I believe when parents feel supported and heard they are able to come to parenting more centered.
Nobody can quite prepare you for parenthood. When our kids are born we have expectations as to how our family will interact. What we certainly aren't ready for are the upsets and struggles we encounter with the people we love the most. Peace & Parenting offers everyday tools to help parents navigate the messiness of life and child rearing.
The moment I left my job to stay home with Esme, I felt alone. Alone in a way I had never experienced. It was isolation coupled with the unknowing that left me at a loss.
When our kids are upset, we all hope they can say; “You know I didn’t really like it when my brother was unkind to me, and that’s why I am so upset today.” Yet, it takes a highly evolved and emotionally intelligent human to know where their larger feelings of upset are coming from.
We learn so much about life and parenting by just being a kid in this world. In fact, that’s the bulk of what we learn. In my humble opinion society has a skewed view about how children “should” behave and about what the expected norms are for young people in this world.
Having your extended family be a part of helping you raise your kids can be extremely beneficial but at times challenging. If we are lucky enough to have our parents nearby, they may even be helping us on a regular basis.
Just the basic tenant of “crying” being a good thing, and upsets as a pathway to remedy psychological hurts is enough to throw any of us into pure skepticism. Couple that with cutting out punishments and rejecting rewards and the approach does not have a fighting chance with those of us who were raised with conventional parenting.
I believe there is freedom in speaking our truth about our challenging parenting experiences—almost a liberation. Making these moments part of the narrative is essential for our generation to move forward in a better way. Why? Two reasons. First, we mustn’t let others believe they are alone in their struggles. Every parent out there has days they feel defeated and alone.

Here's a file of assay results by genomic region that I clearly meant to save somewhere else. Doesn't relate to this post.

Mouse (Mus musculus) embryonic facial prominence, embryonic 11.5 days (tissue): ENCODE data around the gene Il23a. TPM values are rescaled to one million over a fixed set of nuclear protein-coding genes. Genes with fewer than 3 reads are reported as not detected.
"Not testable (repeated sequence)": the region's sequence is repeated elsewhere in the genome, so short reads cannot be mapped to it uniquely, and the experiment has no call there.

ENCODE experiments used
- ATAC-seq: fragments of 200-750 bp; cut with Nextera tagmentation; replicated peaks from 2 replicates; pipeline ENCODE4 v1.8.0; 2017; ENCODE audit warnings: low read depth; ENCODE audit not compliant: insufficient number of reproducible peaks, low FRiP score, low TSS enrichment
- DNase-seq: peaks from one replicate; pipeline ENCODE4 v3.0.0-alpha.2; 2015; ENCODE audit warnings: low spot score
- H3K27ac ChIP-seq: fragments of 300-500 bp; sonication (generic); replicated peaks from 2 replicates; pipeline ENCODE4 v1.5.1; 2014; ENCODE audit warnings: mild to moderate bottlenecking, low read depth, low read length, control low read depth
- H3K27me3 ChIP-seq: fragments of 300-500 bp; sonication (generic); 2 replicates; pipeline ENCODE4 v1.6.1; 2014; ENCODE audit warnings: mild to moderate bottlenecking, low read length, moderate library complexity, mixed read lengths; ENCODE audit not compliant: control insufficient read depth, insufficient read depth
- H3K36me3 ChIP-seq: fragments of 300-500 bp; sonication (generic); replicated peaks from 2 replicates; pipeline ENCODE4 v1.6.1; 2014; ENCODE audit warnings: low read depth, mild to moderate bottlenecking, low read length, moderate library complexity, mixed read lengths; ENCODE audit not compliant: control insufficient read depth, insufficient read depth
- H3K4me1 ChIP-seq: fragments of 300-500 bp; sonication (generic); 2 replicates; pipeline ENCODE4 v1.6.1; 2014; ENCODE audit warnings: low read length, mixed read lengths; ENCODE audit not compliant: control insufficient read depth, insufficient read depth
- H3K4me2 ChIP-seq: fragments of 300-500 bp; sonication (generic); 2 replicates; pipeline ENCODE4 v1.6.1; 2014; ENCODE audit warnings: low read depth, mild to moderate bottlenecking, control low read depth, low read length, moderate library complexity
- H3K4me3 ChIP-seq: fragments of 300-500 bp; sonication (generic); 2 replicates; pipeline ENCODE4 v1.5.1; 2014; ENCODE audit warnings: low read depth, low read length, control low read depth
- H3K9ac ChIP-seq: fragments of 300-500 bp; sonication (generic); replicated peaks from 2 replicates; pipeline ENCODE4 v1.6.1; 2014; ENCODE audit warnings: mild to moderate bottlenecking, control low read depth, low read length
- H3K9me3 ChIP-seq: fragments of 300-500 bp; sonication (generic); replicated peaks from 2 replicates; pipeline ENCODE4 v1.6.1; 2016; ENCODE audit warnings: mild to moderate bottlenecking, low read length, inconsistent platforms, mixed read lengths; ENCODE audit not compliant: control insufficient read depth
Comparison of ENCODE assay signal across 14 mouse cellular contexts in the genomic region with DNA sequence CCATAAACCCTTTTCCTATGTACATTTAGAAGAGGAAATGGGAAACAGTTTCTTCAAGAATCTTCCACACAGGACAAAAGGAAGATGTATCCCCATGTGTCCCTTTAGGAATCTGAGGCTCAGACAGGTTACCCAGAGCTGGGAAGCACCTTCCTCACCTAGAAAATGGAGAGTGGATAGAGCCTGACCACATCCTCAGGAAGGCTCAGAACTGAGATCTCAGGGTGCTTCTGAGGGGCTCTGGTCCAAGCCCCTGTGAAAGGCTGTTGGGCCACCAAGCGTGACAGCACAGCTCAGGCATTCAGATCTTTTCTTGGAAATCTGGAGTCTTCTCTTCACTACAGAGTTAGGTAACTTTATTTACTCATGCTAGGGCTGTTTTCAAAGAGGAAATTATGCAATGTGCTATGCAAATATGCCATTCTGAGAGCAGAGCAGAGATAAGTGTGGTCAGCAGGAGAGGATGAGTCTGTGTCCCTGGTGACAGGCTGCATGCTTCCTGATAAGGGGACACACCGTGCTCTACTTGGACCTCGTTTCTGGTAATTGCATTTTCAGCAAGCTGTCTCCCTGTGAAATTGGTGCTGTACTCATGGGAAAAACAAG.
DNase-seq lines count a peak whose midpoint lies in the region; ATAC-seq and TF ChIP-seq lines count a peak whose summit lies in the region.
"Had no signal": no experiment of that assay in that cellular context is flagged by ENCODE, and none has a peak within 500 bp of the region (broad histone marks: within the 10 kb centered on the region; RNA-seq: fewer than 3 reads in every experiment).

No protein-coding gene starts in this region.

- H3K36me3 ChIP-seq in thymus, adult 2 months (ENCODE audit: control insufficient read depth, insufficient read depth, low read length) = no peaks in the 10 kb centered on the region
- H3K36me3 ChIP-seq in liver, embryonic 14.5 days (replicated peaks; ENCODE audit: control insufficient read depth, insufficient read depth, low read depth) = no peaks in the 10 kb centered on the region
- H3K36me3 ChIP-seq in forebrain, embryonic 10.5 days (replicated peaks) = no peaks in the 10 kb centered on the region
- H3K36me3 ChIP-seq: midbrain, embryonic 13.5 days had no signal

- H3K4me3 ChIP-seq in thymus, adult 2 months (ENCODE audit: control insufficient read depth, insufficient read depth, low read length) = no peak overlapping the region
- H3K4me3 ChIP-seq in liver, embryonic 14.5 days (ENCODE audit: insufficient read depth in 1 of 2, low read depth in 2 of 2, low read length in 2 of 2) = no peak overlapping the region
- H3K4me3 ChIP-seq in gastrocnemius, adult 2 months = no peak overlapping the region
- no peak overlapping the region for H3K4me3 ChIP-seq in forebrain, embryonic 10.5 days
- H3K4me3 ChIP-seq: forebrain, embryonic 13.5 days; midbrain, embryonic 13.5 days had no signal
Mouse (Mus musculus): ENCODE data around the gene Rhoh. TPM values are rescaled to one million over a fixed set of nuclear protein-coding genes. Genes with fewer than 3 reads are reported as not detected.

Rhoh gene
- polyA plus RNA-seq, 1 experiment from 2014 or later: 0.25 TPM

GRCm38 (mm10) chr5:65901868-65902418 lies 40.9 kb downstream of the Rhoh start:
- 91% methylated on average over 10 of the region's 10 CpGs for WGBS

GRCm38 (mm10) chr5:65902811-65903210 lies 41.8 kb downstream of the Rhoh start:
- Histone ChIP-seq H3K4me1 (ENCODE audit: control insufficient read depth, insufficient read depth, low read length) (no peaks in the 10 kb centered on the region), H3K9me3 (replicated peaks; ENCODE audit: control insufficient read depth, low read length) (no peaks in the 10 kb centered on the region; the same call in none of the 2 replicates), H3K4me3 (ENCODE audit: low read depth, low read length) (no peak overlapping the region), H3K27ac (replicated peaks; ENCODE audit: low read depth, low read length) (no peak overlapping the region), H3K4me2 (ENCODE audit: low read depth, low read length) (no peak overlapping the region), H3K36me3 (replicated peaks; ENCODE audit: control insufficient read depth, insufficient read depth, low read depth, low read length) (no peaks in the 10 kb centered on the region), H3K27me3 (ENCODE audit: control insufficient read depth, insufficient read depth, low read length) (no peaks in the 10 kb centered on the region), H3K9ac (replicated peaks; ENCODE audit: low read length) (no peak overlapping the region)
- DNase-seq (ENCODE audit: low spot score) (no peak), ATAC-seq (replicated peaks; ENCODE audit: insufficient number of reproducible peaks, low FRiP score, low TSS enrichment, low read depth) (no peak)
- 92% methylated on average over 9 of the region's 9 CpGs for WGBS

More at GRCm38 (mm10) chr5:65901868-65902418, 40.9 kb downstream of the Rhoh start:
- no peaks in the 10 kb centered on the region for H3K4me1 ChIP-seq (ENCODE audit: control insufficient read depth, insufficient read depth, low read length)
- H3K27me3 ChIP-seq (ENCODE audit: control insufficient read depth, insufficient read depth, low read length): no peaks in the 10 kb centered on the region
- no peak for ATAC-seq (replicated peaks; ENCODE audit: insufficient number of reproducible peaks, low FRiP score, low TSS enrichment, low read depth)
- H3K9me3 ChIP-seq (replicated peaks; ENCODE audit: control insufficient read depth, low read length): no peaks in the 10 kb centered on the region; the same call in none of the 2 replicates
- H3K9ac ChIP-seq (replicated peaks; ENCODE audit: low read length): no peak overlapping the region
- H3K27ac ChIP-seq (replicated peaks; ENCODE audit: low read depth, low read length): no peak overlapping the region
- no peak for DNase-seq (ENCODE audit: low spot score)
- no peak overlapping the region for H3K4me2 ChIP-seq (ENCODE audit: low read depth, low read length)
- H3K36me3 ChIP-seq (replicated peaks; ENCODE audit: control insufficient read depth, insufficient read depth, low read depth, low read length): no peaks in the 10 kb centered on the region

This is the most common question I receive from parents, and it's extremely frustrating when I encounter this issue with my daughters. Defiance is the kind of thing that will bring you to your knees. It’s debilitating, embarrassing and mind-boggling all at the same time.
2. Use empathy, even when you think you can’t...it’s you're saving grace. If we can see things from our child’s point of view, even when you may not agree or feel that they “need” to be upset…they are having feelings and all feelings are valid and important. Conveying the idea that we understand will garner much goodwill with our children.
There is much talk about teaching our kids to self-regulate, use impulse control and learn to react calmly to adversity. This is all well and good but merely talking about it and wanting it to happen certainly doesn't ensure that our children will move through adverse situations with ease because we merely want them to.